The eagerly-awaited list of politically exposed persons (PEP) with bad debts at the former co-op bank was made public on Monday afternoon. It did not cause the public anger that some had expected, people perhaps having become rather blasé about the self-interested behaviour of some deputies.
Even auditor-general Odysseas Michaelides who had carried out the investigation into the PEPs seemed rather disappointed with the subdued reaction to his report. Many of the PEPs issued statements explaining that they had restructured their loans and were repaying them, while some went as far as to say that their names were mentioned wrongly as they had not taken the loans linked to them.
Michaelides took this as something of an insult to his professional competence and offered to provide more details about its findings. He invited the people mentioned in the report to authorise the audit office, in writing, to publicly comment on the data related to them; the audit office would document the correctness of its findings he said on social media. In short even the validity of the audit office’s findings was questioned.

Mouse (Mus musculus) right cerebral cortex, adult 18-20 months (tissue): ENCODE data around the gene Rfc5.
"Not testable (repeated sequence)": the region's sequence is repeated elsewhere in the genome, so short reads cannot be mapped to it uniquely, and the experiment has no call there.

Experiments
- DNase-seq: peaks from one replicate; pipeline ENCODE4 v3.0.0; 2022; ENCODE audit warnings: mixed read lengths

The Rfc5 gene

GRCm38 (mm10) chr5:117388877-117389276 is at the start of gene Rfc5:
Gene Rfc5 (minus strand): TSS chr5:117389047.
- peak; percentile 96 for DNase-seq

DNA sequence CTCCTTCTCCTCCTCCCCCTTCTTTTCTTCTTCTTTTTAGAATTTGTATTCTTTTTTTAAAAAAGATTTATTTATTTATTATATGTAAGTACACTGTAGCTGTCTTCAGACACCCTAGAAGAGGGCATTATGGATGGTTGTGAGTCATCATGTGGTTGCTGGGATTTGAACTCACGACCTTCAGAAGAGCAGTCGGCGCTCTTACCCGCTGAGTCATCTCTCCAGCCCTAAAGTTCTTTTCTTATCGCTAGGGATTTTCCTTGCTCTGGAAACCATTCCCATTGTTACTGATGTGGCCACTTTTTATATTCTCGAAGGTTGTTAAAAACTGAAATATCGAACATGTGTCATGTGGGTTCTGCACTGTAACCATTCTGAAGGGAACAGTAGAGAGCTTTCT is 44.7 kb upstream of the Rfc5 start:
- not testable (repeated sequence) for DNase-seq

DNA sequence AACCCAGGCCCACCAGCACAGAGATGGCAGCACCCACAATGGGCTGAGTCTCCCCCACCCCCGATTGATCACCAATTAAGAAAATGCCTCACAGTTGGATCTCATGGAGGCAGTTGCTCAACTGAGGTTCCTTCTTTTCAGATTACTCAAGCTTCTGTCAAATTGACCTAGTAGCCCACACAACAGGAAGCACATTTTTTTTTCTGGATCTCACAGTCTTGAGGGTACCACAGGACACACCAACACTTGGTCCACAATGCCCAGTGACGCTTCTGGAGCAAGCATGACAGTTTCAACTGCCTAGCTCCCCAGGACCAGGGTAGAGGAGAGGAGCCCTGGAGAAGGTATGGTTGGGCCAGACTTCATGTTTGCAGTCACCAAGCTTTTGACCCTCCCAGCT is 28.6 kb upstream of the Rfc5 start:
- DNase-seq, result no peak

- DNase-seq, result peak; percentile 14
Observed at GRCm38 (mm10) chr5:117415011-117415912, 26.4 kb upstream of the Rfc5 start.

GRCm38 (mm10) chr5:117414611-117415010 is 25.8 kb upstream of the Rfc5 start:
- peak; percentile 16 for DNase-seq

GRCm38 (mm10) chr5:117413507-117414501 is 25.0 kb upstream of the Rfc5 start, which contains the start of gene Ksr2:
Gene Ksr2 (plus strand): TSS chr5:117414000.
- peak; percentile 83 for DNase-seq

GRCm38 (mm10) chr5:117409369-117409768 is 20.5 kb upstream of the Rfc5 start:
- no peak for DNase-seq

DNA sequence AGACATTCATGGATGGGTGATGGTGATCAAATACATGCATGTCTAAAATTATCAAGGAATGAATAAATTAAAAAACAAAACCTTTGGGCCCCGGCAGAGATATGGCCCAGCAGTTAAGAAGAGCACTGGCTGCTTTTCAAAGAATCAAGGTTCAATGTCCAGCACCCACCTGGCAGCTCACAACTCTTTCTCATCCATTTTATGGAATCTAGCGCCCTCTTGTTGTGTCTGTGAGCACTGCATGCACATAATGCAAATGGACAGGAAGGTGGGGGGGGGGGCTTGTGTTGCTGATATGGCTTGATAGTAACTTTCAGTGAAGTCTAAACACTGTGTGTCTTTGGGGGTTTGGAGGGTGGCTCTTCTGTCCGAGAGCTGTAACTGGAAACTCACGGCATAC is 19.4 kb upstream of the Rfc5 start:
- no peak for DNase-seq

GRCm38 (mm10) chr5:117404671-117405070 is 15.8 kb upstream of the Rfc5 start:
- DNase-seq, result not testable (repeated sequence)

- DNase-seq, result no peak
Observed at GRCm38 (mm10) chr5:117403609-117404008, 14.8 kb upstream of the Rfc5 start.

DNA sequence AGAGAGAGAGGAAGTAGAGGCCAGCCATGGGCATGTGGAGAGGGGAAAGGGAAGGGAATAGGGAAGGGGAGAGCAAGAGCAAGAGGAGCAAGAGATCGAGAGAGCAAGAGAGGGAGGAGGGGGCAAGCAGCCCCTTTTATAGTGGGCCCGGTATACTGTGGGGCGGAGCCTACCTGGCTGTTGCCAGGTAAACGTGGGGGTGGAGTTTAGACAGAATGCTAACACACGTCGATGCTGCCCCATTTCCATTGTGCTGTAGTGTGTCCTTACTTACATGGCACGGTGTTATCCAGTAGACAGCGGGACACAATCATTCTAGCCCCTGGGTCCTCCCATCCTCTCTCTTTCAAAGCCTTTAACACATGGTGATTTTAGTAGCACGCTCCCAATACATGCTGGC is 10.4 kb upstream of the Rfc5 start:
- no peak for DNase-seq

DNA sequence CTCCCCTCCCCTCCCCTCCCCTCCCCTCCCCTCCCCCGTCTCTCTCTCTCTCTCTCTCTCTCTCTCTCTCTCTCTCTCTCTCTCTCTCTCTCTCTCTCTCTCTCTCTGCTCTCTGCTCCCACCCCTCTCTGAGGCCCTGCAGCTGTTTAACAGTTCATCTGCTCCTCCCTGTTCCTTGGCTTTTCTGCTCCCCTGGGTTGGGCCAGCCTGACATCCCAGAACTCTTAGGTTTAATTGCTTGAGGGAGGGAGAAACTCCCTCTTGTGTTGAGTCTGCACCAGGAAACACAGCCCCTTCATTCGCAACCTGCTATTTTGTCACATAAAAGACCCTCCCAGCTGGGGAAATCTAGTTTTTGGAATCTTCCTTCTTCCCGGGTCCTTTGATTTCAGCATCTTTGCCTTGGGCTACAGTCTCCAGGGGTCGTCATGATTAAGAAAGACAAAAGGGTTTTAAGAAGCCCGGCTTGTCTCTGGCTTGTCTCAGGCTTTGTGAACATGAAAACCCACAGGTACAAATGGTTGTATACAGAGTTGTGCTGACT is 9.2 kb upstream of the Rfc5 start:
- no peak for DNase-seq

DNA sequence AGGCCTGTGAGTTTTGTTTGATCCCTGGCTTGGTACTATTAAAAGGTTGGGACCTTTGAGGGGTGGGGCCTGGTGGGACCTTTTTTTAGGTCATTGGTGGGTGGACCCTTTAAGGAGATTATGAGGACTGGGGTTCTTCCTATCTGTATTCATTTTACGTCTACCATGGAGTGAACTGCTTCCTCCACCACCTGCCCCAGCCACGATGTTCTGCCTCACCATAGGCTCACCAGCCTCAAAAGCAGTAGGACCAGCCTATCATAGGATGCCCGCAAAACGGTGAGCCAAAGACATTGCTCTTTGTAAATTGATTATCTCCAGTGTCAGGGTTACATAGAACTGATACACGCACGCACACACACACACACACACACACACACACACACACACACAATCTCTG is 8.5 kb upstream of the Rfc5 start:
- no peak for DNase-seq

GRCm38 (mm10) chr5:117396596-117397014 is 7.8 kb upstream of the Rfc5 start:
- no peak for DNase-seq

In the end, we learnt nothing new from the audit office investigation. There were some PEPs that were not repaying their loans, just like tens of thousands of their fellow citizens, and they were offered discounts by Kedipes, which had ended up with €7.5 billion worth of the co-op’s bad debts, as part of the restructuring of the loans. They may have received more favourable restructuring terms (bigger discounts) than ordinary citizens, Michaelides’ report does not make this clear. How could it, considering there is no bank formula for restructuring loans?
In the end the audit office’s report told us nothing we did not know was happening. If any group of people should be angry about this situation it is the honest people that repaid their loans, either to the bank or the co-ops promptly, without receiving any discounts. They were penalised for honouring their signature while those who broke their contracts were rewarded with big discounts by the banks. If there were 20, 50 or 100 PEPs among the many tens of thousands that had chunks of their loans written off by banks could anyone claim this was preferential treatment considering it was standard practice?
What is reprehensible is that some of these PEPs, who voted against the passing of laws aimed at speeding up loan recoveries, were looking after their personal interests while claiming to be the defenders of the little people. Unfortunately there is no law against politicians behaving in a totally self-interested way.